It’s no surprise to learn that Americans regularly rank their favorite cheeses as mozzarella, Parmesan and cheddar. These are the most popular types of cheese found on pizza, and they’re even better when you blend them together. But the beauty of mozzarella is that it goes well with so many other types of cheeses, too, from Swiss, Monterey Jack and provolone to Brie, Gouda, feta and Gruyère.

Mark “The Cheese Dude” Todd, culinary consultant for the California Milk Advisory Board in Tracy, California, is a big believer in blending cheeses. Hitting upon the right combination of cheeses is one of the best ways you can make your pizzeria stand out, he says.

Watch a video featuring Mark “The Cheese Dude” Todd talking about cheese blends at

“Every cheese blend usually starts with part-skim mozzarella, or ‘pizza cheese,’ as its primary component,” Todd says. The standard blending ratios are 80/10/10 or 80/20, with the typical additions being cheddar, provolone, whole-milk mozzarella and Monterey Jack, he notes. “If you want to set yourself apart, use 80% part-skim mozzarella, 10% cheddar, and 10% of something with a lot of flavor, such as blue cheese, smoked mozzarella or pepper Jack,” he advises. “Even if you get a base blend from your distributor, you can still add your own special cheese to maximize the flavor.”

And, considering that there are about 3,500 types of cheese in the United States, you’d be silly to stick with the same two or three all of the time.

Representatives from the Wisconsin Milk Marketing Board in Madison, Wisconsin, say they’re seeing unique cheese varieties and blends of Wisconsin specialty cheeses popping up on restaurant menus across the country. Wisconsin Swiss, burrata and Gouda are three of the fastest-growing cheeses currently being used on pizza, while standout combinations blend varieties such as Roth buttermilk blue cheese with Sartori Montamoré, or Marieke smoked Gouda with Clock Shadow Creamery ricotta.

Let’s look at a few ways you can blend cheeses on your specialty pizzas for creative flavor effects.

Mimic a cheese plate. Put the flavors of a fine-dining cheese plate atop a pizza by starting with your mozzarella base and adding Brie, walnuts, figs and a drizzle of honey. This combination is sure to make a statement, and salty-sweet flavor combos are always a winner.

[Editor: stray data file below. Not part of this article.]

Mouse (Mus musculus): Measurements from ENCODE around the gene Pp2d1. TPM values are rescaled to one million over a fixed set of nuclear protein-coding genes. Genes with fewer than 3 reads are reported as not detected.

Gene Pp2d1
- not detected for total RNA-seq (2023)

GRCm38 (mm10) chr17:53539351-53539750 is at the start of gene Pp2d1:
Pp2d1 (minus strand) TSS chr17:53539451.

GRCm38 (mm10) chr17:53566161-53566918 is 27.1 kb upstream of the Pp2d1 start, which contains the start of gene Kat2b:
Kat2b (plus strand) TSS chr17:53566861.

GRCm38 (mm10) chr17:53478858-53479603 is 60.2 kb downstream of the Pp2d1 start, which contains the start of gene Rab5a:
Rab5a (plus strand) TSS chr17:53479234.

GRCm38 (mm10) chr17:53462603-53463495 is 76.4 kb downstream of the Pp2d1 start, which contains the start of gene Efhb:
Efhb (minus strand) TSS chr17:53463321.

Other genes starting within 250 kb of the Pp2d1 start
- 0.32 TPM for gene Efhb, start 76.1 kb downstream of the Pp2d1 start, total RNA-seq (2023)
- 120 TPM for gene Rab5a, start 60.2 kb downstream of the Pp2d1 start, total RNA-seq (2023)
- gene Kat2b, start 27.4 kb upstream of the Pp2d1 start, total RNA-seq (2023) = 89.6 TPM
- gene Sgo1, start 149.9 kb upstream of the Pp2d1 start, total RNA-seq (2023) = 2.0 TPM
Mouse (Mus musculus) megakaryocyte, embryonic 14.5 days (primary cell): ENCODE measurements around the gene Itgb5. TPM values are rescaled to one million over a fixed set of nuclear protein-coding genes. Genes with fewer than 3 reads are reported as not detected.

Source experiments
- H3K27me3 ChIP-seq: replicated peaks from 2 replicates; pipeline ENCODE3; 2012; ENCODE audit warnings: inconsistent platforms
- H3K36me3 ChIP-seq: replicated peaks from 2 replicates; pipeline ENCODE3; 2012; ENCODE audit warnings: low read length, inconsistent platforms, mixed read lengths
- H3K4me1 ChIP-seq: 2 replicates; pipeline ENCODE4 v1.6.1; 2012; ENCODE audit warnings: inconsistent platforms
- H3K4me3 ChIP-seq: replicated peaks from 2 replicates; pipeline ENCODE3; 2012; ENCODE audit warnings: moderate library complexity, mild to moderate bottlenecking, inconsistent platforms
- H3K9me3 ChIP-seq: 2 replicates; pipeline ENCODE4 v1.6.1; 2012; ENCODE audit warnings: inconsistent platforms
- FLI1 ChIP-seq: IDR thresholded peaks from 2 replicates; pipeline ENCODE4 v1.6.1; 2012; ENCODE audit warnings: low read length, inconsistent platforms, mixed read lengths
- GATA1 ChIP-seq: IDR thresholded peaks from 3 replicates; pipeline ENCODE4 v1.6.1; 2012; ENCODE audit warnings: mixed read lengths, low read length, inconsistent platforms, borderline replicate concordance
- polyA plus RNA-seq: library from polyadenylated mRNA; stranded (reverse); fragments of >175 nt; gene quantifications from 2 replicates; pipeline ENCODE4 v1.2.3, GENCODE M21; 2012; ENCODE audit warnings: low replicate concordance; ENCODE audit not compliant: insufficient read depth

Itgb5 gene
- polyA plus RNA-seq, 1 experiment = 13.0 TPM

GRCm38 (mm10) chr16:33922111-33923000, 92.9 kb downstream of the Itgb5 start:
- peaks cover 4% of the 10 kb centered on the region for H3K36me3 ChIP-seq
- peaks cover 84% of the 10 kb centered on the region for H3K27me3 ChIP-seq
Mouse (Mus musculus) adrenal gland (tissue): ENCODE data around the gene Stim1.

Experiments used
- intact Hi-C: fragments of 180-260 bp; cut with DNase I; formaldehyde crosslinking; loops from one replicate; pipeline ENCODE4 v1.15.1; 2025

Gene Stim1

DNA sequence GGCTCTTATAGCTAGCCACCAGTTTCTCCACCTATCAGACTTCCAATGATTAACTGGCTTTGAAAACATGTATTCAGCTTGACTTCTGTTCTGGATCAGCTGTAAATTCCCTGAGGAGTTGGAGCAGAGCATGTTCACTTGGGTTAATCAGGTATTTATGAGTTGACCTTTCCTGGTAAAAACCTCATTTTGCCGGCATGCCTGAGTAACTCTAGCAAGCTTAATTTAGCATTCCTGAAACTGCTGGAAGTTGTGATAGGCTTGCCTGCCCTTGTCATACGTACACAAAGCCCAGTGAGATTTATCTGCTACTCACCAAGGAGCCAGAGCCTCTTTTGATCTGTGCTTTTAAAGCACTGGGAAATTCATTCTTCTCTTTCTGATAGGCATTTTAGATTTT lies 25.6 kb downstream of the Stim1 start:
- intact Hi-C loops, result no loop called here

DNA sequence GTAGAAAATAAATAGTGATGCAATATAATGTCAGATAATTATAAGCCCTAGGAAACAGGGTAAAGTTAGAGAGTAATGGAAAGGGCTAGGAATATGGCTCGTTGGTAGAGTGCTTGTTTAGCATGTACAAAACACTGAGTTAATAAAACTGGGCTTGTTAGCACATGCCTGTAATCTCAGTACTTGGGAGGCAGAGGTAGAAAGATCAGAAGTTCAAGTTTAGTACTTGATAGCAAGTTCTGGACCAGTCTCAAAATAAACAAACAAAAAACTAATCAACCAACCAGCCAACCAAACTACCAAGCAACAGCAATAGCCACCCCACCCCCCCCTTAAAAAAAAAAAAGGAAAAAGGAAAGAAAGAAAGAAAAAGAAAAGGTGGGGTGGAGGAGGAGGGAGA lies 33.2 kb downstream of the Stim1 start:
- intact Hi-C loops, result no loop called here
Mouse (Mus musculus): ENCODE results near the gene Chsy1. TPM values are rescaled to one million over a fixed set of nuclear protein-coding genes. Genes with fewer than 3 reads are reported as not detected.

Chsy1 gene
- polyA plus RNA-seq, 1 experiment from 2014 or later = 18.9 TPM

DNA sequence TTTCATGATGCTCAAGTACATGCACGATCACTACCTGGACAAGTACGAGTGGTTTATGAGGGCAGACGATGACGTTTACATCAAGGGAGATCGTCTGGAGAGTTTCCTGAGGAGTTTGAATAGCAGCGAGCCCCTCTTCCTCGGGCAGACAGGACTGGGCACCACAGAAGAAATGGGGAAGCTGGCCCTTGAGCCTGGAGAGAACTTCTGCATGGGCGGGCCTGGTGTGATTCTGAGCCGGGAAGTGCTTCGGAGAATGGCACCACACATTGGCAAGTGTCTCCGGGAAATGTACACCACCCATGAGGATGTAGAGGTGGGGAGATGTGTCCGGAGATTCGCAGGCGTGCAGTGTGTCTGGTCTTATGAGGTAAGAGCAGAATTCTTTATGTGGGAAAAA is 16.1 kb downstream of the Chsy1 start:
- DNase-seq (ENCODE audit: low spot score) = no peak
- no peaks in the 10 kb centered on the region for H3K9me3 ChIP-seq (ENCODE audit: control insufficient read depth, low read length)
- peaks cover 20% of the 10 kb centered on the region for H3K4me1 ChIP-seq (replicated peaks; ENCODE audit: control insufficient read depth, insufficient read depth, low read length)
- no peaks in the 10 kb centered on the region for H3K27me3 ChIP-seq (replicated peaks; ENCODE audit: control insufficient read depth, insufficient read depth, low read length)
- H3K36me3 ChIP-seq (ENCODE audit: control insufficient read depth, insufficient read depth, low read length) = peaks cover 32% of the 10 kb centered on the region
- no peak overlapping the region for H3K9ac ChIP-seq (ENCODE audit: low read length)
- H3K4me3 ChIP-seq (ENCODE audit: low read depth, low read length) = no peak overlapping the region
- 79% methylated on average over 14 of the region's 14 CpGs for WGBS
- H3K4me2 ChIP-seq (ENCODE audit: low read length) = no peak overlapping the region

Kick it up a notch. Consumers are getting more adventurous with the levels of spice they can handle, so test their taste buds with a spicy pepper Jack blend or a mix of mozzarella and habanero cheddar. Toppings can include additional peppers, spicy sausage, a cool drizzle of sour cream or a sprinkle of cotija.

Offer new appetizers. Who can say no to more cheese? Try a pizza fondue with mozzarella and cheddar served with dippable meatballs and bread bites, or whip up a shareable quesadilla with cheddar and Monterey Jack alongside housemade salsa. Arancini is another Italian favorite; it’s traditionally made with Parmesan and provolone but easily customizable with a cheese of the moment.

Send your taste buds on a trip. If there are cities that make you think of specific cheeses, turn them into a cheese blend for your pizza. Want customers to feel like they took a trip to St. Louis? Add Provel to your mozzarella. What about a tour of Philly? Pair sliced beefsteak with American and provolone cheeses. Mix some Fontina or Havarti with peanut sauce and top it with chicken, carrots and green onions for a pizza that evokes a voyage to Thailand.

Lighten up your dessert pizza. Spring is here, so introduce a delicate dessert pizza that features a light and fluffy cream cheese and ricotta base topped with a variety of local fruits and berries.

White Pizza Basics

Do your customers love a pizza bianca? Here are some popular cheese combinations to consider:

Mozzarella, Romano, Parmesan

Fontina, Gruyère

Mozzarella, Parmesan, Gorgonzola

Goat cheese, Parmesan, mozzarella

Mozzarella, Taleggio

Tom “The Dough Doctor” Lehmann, a pizza industry consultant from Manhattan, Kansas, says he has found that Parmesan and Romano cheeses blend splendidly with mozzarella, “adding depth as well as intensity to the cheese flavor.” But Lehmann isn’t opposed to leaving mozzarella out of the mix entirely. “I’m not sure I would want to use mozzarella cheese as a blending cheese due to its mild flavor,” he says. “This is why cheddar or other types of cheese are commonly blended with mozzarella to improve the overall flavor and, to some extent, texture.”

He has never tried blending Parmesan, Romano and white cheddar, “but it might be worth a try,” he says. “A good way to see if you like the flavor is to make a pizza with your white cheddar and then sprinkle on an ounce or so of shredded Parmesan or half an ounce of grated Romano. By knowing how much cheddar you put on the pizza and how much Parmesan or Romano you put on, you will be able to calculate the blend needed to replicate the flavor. Be sure to experiment with different amounts of Parmesan and Romano or even blends of the two.”

Ultimately, there are so many varieties of cheese that it doesn’t make sense to not experiment. Ask for samples at a local cheese shop to test your own palate before trying them out on customers. You may surprise yourself and find a new favorite fromage!

Liz Barrett Foster is PMQ’s editor at large and author of Pizza: A Slice of American History.


Food & Ingredients, Tom Lehmann